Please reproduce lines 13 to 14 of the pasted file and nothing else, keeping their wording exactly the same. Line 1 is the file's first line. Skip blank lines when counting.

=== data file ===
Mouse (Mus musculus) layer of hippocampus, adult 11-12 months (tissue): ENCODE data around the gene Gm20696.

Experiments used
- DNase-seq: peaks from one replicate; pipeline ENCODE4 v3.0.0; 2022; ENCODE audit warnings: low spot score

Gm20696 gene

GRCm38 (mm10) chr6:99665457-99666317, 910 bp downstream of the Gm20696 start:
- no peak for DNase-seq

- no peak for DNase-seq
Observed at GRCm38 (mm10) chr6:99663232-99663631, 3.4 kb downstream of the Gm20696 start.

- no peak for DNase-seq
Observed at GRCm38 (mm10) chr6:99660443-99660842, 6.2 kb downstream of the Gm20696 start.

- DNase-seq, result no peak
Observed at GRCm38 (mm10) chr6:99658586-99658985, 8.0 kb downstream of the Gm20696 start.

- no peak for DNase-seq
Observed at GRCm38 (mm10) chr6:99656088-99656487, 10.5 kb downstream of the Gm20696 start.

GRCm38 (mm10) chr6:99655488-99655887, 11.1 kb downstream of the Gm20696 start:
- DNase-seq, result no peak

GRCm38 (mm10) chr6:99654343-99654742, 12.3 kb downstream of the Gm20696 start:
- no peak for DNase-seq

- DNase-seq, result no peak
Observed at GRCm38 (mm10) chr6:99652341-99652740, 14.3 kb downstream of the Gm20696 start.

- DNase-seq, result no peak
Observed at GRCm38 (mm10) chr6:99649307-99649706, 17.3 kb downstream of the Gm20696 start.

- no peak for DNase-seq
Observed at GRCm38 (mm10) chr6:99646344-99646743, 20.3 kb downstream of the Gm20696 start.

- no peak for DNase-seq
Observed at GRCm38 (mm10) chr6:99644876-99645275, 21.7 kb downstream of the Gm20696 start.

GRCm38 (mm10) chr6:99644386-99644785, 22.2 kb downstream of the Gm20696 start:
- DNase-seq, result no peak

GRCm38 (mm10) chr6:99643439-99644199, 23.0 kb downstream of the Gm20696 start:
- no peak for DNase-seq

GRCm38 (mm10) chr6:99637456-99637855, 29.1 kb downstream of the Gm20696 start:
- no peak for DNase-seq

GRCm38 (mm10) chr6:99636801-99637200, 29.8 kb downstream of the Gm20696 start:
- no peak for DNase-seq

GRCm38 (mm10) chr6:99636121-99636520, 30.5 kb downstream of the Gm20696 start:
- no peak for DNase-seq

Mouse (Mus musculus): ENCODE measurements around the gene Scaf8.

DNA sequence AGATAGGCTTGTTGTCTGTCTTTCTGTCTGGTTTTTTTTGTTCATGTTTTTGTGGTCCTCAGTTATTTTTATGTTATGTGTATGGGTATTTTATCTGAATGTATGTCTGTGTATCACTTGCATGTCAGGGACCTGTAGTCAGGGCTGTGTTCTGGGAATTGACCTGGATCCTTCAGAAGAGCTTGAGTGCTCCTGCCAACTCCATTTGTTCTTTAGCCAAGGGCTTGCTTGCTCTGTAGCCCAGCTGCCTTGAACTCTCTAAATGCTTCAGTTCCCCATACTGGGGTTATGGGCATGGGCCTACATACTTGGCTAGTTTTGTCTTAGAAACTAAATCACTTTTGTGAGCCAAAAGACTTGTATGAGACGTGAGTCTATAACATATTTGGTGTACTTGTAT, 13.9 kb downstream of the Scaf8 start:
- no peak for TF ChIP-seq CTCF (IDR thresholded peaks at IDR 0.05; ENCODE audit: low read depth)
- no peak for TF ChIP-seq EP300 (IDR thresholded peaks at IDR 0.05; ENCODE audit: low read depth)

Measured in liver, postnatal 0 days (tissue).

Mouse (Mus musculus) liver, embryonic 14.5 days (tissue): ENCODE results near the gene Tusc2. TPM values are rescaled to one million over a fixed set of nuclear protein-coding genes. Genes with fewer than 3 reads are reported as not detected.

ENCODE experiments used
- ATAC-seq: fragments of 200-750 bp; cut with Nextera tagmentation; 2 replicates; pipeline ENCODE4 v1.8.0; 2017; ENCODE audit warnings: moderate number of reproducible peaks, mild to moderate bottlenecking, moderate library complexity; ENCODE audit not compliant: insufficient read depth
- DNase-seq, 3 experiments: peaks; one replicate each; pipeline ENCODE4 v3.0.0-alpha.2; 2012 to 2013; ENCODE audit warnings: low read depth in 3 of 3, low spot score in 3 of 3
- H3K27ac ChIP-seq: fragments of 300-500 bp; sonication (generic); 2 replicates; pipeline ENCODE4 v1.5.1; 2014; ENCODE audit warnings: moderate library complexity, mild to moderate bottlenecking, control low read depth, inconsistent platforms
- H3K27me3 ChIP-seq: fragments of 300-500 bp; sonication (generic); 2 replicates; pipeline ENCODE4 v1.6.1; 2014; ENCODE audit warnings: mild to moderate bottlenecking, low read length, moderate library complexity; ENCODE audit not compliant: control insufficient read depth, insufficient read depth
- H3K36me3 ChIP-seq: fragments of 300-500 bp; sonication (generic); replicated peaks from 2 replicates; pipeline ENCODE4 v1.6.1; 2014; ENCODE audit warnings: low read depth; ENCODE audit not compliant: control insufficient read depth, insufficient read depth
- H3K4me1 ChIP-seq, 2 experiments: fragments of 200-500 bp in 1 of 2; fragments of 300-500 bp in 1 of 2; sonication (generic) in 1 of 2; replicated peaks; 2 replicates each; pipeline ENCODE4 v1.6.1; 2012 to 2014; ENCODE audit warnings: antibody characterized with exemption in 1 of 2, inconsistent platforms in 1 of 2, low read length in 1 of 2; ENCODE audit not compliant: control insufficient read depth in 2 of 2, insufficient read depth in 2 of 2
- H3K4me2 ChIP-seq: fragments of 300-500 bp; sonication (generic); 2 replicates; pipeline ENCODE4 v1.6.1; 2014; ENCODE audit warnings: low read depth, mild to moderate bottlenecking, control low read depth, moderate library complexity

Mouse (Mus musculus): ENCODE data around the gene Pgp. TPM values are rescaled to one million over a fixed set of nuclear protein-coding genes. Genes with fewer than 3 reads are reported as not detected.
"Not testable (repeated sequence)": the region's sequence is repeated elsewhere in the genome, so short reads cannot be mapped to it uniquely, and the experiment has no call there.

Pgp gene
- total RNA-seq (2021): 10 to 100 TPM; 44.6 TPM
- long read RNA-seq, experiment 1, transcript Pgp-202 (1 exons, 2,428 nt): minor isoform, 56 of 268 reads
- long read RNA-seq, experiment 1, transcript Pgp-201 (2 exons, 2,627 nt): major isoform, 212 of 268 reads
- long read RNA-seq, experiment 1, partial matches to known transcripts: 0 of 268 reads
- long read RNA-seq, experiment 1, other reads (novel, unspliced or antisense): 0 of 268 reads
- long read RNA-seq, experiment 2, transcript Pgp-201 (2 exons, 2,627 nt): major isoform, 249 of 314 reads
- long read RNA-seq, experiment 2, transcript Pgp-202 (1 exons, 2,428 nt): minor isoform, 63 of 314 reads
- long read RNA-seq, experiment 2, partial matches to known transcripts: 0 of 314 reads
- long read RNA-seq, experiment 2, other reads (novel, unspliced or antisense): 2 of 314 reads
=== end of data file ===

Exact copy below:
- no peak for DNase-seq
Observed at GRCm38 (mm10) chr6:99656088-99656487, 10.5 kb downstream of the Gm20696 start.